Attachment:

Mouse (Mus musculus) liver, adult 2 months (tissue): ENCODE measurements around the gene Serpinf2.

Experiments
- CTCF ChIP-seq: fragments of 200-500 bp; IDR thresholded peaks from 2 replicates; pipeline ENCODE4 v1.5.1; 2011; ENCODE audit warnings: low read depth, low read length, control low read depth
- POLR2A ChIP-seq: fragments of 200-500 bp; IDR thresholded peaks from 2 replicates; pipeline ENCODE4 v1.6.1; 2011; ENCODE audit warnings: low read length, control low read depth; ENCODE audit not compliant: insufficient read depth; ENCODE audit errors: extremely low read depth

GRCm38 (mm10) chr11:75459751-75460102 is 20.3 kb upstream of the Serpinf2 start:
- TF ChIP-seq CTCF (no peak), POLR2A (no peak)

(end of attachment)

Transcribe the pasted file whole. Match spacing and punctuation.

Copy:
Mouse (Mus musculus) liver, adult 2 months (tissue): ENCODE measurements around the gene Serpinf2.

Experiments
- CTCF ChIP-seq: fragments of 200-500 bp; IDR thresholded peaks from 2 replicates; pipeline ENCODE4 v1.5.1; 2011; ENCODE audit warnings: low read depth, low read length, control low read depth
- POLR2A ChIP-seq: fragments of 200-500 bp; IDR thresholded peaks from 2 replicates; pipeline ENCODE4 v1.6.1; 2011; ENCODE audit warnings: low read length, control low read depth; ENCODE audit not compliant: insufficient read depth; ENCODE audit errors: extremely low read depth

GRCm38 (mm10) chr11:75459751-75460102 is 20.3 kb upstream of the Serpinf2 start:
- TF ChIP-seq CTCF (no peak), POLR2A (no peak)